Anna Dressed in Blood / Page 50

Page 50



“Was I?”

“A professor in Montana wants you to come and slay a Wendigo.”

“Who am I? Van Helsing?”

“He says he knows Dr. Barrows, from Holyoke.”

I snort. “Dr. Barrows knows that monsters aren’t real.”

My mother sighs. “How do we know what’s real? Most of the things you’ve put away could be called a monster by someone.”

“Yeah.” I put my hand on the door. “You’re sure you can get the herbs I need?”

She nods. “You’re sure you can get them to help you?”

I look at the crowd. “We’ll see.”

* * *

The hallways today look like something out of a movie. You know, the ones where the important characters walk in slow motion and the rest of the people just whip by as different flesh- and clothes-colored blurs. I caught glimpses of Carmel and Will in the crowd, but Will was walking away from me, and I couldn’t get Carmel’s attention. I never saw Thomas, despite going to his locker twice. So I try to stay awake during geometry. I don’t do a great job. They shouldn’t be allowed to teach math so early in the morning.

Midway through a lesson on proofs, a folded rectangle of paper finds its way onto my desk. When I open it I see a note from Heidi, a pretty blond-haired girl who sits three rows back. She’s asking if I need help studying. And whether I want to go see the new Clive Owen movie. I tuck the note into my math book like I’ll answer it later. I won’t, of course, and if she asks about it, I’ll tell her I’m doing fine on my own, and maybe some other time. She might ask again, two or three more times maybe, but after that she’ll get the hint. It probably seems mean, but it isn’t. What’s the point in seeing a movie, starting up something that I can’t finish? I don’t want to miss people, and I don’t want them to miss me.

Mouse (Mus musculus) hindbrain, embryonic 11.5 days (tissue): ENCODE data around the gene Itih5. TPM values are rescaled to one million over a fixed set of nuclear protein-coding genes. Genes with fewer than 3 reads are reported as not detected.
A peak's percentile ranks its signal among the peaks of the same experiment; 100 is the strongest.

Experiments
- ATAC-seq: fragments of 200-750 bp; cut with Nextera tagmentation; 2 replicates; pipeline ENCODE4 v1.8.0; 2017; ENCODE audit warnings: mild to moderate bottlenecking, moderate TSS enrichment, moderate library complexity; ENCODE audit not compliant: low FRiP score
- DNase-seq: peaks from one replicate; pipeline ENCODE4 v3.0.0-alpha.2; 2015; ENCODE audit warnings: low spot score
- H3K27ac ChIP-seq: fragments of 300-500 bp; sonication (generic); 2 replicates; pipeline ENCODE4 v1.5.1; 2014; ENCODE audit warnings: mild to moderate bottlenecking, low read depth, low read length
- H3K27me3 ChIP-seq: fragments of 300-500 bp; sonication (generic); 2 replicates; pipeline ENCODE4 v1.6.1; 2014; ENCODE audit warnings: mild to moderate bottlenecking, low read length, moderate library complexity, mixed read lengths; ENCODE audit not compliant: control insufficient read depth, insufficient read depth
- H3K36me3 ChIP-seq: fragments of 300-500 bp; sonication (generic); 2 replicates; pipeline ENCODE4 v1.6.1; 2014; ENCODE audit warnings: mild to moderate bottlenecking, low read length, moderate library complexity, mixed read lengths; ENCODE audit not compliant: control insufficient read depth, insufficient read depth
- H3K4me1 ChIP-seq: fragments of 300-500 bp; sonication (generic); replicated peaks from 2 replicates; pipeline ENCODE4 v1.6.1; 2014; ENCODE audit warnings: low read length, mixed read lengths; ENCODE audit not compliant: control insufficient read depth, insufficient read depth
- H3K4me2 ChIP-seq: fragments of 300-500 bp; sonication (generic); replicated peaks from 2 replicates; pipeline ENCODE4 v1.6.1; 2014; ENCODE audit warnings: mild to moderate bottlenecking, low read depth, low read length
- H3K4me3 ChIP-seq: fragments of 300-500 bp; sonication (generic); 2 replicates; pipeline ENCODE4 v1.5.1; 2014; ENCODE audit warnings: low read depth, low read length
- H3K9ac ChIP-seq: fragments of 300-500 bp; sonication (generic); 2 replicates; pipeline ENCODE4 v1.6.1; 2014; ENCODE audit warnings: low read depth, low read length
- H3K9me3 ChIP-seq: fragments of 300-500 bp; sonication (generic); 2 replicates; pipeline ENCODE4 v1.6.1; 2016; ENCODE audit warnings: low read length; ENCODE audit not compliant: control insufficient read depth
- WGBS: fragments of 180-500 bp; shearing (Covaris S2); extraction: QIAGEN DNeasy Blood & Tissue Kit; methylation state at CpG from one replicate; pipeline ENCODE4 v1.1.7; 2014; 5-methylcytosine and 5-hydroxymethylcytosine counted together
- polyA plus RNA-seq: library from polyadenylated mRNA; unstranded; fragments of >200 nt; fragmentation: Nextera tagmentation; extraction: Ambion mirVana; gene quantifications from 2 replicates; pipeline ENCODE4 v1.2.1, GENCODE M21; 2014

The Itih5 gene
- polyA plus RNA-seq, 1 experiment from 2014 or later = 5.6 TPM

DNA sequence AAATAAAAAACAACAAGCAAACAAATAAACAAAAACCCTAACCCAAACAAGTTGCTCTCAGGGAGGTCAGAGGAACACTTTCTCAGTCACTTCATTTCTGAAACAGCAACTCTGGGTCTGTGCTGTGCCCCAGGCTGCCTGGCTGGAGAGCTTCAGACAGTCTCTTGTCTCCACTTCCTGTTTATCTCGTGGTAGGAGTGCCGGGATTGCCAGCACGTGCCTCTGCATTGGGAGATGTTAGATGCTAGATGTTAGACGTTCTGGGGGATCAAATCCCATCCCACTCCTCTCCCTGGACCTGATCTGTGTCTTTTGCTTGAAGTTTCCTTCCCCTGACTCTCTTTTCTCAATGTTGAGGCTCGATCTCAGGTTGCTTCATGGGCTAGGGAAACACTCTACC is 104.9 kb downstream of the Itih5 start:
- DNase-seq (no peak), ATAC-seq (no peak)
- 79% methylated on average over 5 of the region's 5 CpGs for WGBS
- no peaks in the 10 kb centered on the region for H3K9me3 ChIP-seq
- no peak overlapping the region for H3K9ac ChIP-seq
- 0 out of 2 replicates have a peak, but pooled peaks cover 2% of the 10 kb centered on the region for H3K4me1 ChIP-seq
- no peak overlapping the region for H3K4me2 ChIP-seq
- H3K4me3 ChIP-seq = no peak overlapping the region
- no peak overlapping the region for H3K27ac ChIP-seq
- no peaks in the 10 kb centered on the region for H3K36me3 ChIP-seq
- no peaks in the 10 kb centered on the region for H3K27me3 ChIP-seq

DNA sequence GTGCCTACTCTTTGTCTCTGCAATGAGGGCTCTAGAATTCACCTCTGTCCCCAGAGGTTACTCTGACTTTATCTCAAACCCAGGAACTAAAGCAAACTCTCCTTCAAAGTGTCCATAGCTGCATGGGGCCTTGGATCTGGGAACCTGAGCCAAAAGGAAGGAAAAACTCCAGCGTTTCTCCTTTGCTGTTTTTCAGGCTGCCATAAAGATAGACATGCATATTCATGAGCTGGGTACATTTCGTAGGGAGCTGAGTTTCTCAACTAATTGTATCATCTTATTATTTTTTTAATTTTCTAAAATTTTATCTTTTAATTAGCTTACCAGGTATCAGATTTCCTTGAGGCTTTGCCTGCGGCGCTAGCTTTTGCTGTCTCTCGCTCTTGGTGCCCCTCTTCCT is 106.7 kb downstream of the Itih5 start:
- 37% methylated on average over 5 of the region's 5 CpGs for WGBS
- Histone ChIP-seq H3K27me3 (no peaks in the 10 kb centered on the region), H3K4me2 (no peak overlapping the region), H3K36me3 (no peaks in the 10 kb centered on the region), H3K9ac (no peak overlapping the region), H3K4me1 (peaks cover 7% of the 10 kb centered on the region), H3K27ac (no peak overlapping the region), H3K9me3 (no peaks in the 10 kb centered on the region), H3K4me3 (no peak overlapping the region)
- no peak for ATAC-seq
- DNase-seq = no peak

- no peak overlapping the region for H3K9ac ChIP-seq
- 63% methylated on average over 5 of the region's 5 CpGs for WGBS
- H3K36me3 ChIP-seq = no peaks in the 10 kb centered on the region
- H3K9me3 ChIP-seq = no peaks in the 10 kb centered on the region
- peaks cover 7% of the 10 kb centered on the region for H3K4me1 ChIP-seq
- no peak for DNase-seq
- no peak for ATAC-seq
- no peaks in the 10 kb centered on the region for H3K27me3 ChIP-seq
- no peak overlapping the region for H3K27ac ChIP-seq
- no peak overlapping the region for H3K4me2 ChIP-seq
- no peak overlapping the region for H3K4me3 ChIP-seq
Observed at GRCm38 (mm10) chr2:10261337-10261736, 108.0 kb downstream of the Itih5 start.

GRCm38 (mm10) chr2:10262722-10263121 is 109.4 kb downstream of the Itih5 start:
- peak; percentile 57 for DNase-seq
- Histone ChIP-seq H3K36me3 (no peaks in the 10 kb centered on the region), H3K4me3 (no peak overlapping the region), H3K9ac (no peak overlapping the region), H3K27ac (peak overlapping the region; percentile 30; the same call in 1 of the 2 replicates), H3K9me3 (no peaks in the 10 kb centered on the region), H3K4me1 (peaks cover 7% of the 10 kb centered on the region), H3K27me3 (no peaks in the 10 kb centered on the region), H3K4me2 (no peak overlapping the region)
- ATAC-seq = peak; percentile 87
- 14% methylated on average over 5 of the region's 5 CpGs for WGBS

After class I slide out the door quick and get lost in the crowds. I think I hear Heidi’s voice call my name but I don’t turn around. There’s work to be done.

Will’s locker is the closest. He’s there already with—as usual—Chase hanging on his hip. When he sees me, his eyes do this shifty thing from right to left, like he doesn’t think we should be seen talking.

“What’s up, Will?” I ask. I nod at Chase, who gives me this stone face like I’d better be careful or he’s going to pound me at any minute. Will doesn’t say anything. He just glances my way and keeps on doing what he’s doing, switching out his textbooks for his next class. I realize with sort of a jolt that Will hates me. He’s never liked me, out of loyalty to Mike, and now he hates me, because of what happened. I don’t know why I haven’t realized it before. I guess I never give too much thought to the living. In any case, it makes me glad to tell him what I have to tell him, about being part of the spell. It’ll give him some closure.

“You said you wanted in. Here’s your chance.”

“What chance is that?” he asks. His eyes are cold and gray. Tough and smart.

“Can’t you get your flying monkey out of here first?” I motion toward Chase, but neither moves. “We’re doing a spell to bind the ghost. Meet me at Morfran’s shop after school.”

“You’re such a freak, man,” Chase spits at me. “Bringing this shit in here. Making us talk to the police.”

I don’t know what he’s whining about. If the cops were as casual as they were with me and Carmel, what’s the big deal? And I have to believe that they were, because I was right about them. Mike’s disappearance spawned only one small search party that combed the hills for about a week. There were a few newspaper articles that quickly fell off the front page.

Everyone is swallowing the story that he up and ran away. It’s only expected. When people see something supernatural, they rationalize it down to earth. The cops in Baton Rouge did it with my dad’s murder. They called it an isolated act of extreme violence, probably perpetrated by someone traveling through the state. Never mind that he’d been f**king eaten. Never mind that no human could have taken such big bites.

“At least the cops don’t think you’re involved,” I hear myself say absently. Will slams his locker shut.

“That’s not what matters,” he says in a low voice. He looks at me hard. “This had better not be another runaround. You’d better show.”

As they walk away, Carmel appears at my shoulder.

“What’s with them?” she asks.

“They’re still thinking about Mike,” I say. “Is there something strange about that?”


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